Monday, May 20, 2019

Motherhood Needs

I need time away from my kids yet I hate time away from my kids. What is wrong with me?

Lets back up a bit. Last week I decided to hire a babysitter so I could work on my YouTube channel a bit. It needs help, as in videos. Because I don't post anymore. All week long I wrestled with guilt over scheduling two hours for me time. I wrestled with feeling like a bad mom and for "wasting" money on a babysitter.

The day came and I legit tried to cancel three times--each time never sending the text message. The hour came. I stress-loaded the kids into the car and drove to my friend Brooke's house whose teenage daughter would be watching my wonderful neurotic angels for two hours. I worried all the way there that I was making a big mistake. Becky would miss me. She would cry. She would feel like I'd abandoned her. I was abandoning her. Oh my goodness, she might never get over this. She could get PTSD from me leaving her. What was I doing? Why had I done this? I needed to turn around. But I couldn't cancel five minutes before, could I? Who does that? What was wrong with me? Why was this so hard?


I got there and left them quickly, so Becky wouldn't have to see me stand there and fret over her fretting. Reuben ran off easily, but Becky was hysterical. I cried all the way to Starbucks.

I got a text that she was doing fine about 15 minutes later.

I know I need space from my children. Space to still be me. Space to be creative, to breathe, to plan and work on my own spiritual walk. This is healthy, this is good. I KNOW this yet leaving my kids with someone else is SO HARD. I don't understand it. Why do I feel like such a bad mother for hiring a babysitter once a month? I mean, I would never judge another mother like that! I need to give myself the same grace. It isn't wrong! I'm not a bad mom. It's just my anxiety, my stress, and my own unhealthy desires to "meet all my kids needs" that triggers these feelings.

I can't even meet all my own needs, much less my kids.

I shouldn't try.


Only God can meet my own needs. Only God can fulfill me. Only God can fulfill my children. And I need to give myself permission to step back and work on my own dreams.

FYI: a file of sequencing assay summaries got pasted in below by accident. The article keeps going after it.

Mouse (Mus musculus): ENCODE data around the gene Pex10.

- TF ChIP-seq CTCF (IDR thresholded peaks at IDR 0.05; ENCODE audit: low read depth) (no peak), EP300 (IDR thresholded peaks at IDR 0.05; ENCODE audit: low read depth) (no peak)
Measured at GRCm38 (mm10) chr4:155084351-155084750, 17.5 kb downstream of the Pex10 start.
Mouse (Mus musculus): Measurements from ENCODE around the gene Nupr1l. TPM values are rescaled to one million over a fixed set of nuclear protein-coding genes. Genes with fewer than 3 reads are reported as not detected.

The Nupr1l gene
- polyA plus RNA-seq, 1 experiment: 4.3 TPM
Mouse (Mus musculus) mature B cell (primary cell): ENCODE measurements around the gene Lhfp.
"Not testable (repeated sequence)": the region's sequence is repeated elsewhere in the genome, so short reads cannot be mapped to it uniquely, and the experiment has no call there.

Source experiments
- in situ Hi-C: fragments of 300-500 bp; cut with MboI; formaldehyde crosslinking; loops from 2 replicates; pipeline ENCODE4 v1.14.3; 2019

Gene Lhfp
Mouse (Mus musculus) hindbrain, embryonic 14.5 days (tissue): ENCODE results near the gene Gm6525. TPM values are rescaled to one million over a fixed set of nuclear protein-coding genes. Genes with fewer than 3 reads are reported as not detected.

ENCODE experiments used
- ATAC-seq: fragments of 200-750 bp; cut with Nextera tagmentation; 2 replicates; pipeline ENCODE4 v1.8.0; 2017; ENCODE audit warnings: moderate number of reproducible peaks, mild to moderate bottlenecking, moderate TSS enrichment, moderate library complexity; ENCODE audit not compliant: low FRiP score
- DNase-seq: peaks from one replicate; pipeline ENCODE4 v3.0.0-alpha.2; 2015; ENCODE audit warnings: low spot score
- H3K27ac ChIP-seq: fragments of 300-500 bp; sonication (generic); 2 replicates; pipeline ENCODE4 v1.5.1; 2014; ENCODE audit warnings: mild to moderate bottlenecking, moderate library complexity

I've found I have this problem of letting motherhood be all-consuming. I let it completely overwhelm my "role" as wife and my identity as my own entity because I worry so much that if I slack in one little area in regards to my children, I will ruin them and start a cycle of abuse that will cause them to have miserable lives.


Instead, I need to show them how an healthy adult handles relationships. And that is not accomplished by letting my title of mother obscure all my other titles--but letting "mother" bloom in it's time and place like a garden of beautiful truths.

This is easier said than done.

So today I'm giving myself permission to step away. To have space from my children when I need it--not as a reaction to being overwhelmed or burnt out, but as a right, as a repose--so that I, too, can grow and find peace and return to "motherhood" invigorated.

Tuesday, May 14, 2019

Our First Family Vacation

Our first family vacation and we didn't snap any group photos?! We are failures. Oh, well.


We have been on vacation before, sure--but only twice; and there was a holiday involved each time (first our anniversary, second time Christmas). This was our first real family vacation where the only goals were travel and fun. Although our travels did coincide with Mother's Day weekend. That was inconsequential. I have an extreme aversion to Mother's Day that I will have to address in another post.

It was fun. We went to the beach. It's only four hours from our home! Reuben would see the ocean for the first time! (Rebekah too, but at 15 months I don't think she'll remember it) I was excited, my husband was excited, Reuben was excited and Rebekah was excited just because everyone else was. We woke up really early Friday morning and loaded everyone into the car, drove to the coast and went directly to the beach. It was a beautiful; cool and breezy with a partially overcast sky. I hadn't been to the beach since 2011 and was extra stoked to lay on a blanket (I hate swimming) and read a book while my husband managed the kids. Or you know, watch them play in the immense amount of sand while reclining on my $10 rental chair.


It did not go as expected. First, I left all the snacks in the car. The car that we parked really far away. Why did I do this? I have no idea. If you can please go back and slap me with a wet fish for my faux pas. I deserve it.

Second, the rental chairs were not for rent. It wasn't late enough in the year. I had no chair to rest on. And thus no way to get out of the sand!